When was the information published?
It’s also important to check when the information was published. The internet makes accessing recent information easy, but it’s important to bear in mind that ageing websites hang around just like ageing books on the library shelf. You can usually find the date of publication or last review at the beginning or end of the article. If there is no date of publication, you’ll need to be a little wary as the information might have been great 15 years ago, but is completely irrelevant now.
Are there hidden costs?
Is the website recommended by government or reputable associations?
Looking for websites recommended by governments or professional, non-profit associations can also be a great help. If it’s recommended by government, you can rest assured that the information on the site has been checked for reliability and accuracy. For example in Australia the government’s Healthinsite provides links to information on a range of health topics. But they only link to publishers with a good reputation and checks and balances to ensure their content is reliable, accurate and up to date. Likewise, medical and health websites are checked for credibility before they are allowed to display the HON code badge.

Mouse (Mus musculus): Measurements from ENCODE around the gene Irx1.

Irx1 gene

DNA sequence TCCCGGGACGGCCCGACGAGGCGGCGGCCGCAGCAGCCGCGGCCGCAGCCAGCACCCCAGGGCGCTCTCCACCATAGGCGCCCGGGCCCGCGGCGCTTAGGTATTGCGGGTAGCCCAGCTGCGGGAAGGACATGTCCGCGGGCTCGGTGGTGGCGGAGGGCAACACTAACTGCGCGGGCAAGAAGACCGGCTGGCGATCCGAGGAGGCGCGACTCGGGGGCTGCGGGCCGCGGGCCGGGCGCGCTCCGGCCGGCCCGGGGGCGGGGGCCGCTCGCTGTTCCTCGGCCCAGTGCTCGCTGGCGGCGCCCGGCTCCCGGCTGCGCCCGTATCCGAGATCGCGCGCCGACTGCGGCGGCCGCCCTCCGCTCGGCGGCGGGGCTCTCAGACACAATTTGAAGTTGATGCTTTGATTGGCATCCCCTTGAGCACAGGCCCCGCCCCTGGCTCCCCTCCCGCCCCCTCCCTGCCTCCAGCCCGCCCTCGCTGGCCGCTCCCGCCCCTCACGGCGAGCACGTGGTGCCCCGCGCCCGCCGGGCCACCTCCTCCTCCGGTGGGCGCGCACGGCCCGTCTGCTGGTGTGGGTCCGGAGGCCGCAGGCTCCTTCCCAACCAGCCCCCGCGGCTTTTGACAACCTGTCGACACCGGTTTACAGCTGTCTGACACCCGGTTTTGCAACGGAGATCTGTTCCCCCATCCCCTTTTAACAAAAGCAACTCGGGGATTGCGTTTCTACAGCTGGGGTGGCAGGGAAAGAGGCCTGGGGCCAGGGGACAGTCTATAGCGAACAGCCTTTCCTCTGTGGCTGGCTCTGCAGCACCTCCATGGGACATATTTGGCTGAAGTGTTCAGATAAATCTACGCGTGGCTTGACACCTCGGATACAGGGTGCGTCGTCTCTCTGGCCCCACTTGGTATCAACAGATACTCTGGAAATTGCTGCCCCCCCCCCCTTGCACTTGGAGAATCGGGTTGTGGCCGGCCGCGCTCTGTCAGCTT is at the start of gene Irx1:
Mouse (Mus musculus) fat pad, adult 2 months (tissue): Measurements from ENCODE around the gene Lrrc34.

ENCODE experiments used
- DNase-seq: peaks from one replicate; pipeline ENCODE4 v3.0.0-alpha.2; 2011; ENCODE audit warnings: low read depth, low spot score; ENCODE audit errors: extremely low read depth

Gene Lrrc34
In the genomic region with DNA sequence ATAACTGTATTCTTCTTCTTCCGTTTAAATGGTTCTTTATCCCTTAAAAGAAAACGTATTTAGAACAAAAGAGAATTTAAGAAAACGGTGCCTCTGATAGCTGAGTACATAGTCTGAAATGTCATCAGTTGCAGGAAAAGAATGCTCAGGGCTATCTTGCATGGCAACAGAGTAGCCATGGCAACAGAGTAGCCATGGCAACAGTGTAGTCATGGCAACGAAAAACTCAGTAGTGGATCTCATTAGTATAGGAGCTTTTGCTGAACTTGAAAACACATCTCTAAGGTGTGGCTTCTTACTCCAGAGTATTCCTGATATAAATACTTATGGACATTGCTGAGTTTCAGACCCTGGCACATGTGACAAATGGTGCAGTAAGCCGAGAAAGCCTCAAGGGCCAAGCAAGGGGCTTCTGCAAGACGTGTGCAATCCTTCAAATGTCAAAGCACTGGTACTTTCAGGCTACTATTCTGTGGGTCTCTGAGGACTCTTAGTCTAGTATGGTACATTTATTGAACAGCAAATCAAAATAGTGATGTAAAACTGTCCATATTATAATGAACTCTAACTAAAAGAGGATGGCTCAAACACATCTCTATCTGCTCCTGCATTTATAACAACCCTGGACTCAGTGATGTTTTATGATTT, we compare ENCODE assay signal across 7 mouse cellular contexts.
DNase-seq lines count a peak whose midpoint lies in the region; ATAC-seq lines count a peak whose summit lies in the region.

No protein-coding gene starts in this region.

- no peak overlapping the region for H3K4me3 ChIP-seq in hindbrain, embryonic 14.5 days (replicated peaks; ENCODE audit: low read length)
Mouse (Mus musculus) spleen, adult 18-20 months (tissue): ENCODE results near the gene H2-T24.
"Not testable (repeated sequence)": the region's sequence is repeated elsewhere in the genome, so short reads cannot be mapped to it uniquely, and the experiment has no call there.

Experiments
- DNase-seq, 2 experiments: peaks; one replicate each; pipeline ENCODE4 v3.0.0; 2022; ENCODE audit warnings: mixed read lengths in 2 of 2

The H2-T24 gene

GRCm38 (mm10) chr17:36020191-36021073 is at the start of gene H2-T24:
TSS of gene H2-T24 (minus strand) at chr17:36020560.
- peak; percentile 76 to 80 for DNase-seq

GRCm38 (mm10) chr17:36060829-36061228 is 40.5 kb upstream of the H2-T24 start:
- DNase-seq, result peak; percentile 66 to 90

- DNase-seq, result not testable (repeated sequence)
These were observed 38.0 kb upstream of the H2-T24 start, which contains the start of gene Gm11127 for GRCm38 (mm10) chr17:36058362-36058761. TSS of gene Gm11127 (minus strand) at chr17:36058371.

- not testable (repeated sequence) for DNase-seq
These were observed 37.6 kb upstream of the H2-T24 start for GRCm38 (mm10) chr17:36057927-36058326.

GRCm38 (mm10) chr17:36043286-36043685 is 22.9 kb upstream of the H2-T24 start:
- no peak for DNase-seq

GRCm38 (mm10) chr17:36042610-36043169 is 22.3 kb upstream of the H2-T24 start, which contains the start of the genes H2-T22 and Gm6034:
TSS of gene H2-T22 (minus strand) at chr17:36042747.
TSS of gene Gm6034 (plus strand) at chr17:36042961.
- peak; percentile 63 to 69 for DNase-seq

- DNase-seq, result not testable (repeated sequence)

Layout and readability
The layout and readability of the website is also an important consideration. It’s easy to present information in lots of fancy ways on the internet, but if animations drive you crazy or if you don’t want to click to a new page to read every sentence, the fanciest website is probably not the best one for you. You’ll find that some websites publish big chunks of text with just a few pictures and others break up the written material with plenty of photos, videos and animations. What’s right for you really depends on the style you like reading.
Use the 10 tips on evaluating internet information on parenting and pregnancy to make sure you’ve considered all the important points.